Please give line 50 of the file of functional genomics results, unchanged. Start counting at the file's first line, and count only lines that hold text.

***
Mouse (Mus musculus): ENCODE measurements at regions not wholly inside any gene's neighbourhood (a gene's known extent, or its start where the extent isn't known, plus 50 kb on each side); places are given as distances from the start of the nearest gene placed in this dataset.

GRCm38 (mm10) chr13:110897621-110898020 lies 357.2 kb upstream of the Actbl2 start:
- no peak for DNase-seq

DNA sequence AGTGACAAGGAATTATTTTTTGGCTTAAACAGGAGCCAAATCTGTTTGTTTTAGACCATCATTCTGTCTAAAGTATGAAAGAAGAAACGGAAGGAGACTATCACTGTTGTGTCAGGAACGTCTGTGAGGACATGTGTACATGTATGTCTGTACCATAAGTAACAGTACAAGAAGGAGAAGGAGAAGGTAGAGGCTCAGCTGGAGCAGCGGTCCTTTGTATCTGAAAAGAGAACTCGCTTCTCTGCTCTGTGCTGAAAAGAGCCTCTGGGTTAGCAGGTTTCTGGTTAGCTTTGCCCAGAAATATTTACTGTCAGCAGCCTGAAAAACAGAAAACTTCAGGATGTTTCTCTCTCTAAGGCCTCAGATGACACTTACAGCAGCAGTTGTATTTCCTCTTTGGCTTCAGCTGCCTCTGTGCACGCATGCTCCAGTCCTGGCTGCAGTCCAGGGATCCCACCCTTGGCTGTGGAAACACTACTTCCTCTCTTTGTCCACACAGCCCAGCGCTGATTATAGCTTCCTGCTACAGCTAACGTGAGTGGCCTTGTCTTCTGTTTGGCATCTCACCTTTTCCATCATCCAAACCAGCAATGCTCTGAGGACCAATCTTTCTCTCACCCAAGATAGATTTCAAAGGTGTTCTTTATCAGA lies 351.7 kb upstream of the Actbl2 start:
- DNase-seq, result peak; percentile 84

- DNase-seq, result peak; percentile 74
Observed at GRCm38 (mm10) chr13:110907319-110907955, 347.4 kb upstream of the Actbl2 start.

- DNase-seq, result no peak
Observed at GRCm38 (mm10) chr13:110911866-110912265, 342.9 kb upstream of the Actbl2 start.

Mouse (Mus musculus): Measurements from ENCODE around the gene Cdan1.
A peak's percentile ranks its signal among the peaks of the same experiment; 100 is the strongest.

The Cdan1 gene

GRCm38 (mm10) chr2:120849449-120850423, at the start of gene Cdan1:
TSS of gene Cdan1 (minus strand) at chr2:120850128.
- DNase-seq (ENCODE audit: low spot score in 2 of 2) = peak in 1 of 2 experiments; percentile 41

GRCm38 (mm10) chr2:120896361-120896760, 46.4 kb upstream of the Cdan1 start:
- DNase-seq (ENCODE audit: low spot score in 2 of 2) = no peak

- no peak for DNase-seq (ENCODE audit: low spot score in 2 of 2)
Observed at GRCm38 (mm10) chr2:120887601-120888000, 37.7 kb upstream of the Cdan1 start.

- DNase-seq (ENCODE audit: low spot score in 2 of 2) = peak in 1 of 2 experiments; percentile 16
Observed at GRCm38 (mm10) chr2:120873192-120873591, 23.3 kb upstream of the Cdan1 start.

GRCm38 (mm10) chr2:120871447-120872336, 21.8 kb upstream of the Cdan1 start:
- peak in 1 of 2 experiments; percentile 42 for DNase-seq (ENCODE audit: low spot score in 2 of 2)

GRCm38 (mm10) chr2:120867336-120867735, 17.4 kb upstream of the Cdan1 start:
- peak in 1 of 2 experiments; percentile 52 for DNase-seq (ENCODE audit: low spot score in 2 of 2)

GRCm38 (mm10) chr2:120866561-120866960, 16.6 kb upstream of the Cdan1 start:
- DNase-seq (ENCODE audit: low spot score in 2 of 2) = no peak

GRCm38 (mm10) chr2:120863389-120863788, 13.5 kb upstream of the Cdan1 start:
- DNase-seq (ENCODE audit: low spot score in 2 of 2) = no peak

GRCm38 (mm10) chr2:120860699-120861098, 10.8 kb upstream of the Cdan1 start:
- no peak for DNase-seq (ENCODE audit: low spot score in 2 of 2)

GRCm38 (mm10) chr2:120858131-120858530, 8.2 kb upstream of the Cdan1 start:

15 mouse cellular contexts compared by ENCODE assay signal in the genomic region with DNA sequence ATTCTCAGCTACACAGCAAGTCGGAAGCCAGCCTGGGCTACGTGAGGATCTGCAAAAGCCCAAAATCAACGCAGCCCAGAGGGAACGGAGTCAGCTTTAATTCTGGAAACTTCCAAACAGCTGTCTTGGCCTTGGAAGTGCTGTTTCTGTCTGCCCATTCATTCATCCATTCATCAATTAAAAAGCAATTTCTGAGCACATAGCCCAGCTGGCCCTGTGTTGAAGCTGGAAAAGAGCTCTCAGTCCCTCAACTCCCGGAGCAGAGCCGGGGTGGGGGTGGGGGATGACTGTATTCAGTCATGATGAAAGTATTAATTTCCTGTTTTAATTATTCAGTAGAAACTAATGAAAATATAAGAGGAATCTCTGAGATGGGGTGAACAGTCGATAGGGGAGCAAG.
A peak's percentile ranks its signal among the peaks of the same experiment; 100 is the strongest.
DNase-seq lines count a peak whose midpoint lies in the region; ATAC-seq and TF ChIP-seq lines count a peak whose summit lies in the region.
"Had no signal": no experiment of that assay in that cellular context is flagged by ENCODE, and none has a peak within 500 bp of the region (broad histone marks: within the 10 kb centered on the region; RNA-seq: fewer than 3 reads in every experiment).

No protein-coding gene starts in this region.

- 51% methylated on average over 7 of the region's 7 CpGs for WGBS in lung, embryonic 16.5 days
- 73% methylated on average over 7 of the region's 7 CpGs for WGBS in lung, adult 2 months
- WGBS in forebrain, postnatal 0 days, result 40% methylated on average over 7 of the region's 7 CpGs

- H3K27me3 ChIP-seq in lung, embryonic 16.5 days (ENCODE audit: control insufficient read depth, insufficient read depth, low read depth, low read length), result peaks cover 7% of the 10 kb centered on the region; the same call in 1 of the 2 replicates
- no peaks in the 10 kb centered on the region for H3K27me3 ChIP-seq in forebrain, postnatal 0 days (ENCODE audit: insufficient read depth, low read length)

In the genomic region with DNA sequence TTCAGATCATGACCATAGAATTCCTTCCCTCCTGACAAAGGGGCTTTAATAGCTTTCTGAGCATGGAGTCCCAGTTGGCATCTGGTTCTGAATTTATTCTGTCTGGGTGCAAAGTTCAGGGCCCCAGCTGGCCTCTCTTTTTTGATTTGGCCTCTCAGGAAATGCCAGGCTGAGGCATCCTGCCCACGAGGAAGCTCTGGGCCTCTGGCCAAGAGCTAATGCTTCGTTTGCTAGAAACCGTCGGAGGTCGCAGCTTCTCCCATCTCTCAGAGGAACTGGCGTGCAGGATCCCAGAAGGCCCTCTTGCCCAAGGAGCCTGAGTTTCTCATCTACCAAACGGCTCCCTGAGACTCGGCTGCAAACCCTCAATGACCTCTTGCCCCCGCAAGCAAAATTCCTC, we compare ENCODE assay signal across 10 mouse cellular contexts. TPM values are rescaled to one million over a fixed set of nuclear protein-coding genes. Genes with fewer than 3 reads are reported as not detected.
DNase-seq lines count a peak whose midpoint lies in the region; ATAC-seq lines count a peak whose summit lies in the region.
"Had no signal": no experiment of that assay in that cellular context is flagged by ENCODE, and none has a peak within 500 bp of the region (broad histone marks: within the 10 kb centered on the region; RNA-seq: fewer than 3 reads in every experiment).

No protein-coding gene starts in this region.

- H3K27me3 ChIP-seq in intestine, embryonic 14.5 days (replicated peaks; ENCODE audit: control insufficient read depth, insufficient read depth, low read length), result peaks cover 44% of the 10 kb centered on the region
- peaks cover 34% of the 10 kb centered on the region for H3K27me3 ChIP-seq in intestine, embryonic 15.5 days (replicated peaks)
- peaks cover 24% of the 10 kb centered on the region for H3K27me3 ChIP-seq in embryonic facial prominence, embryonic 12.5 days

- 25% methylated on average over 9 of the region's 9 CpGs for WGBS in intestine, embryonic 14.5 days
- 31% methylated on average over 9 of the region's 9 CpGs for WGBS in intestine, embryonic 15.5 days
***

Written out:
- 25% methylated on average over 9 of the region's 9 CpGs for WGBS in intestine, embryonic 14.5 days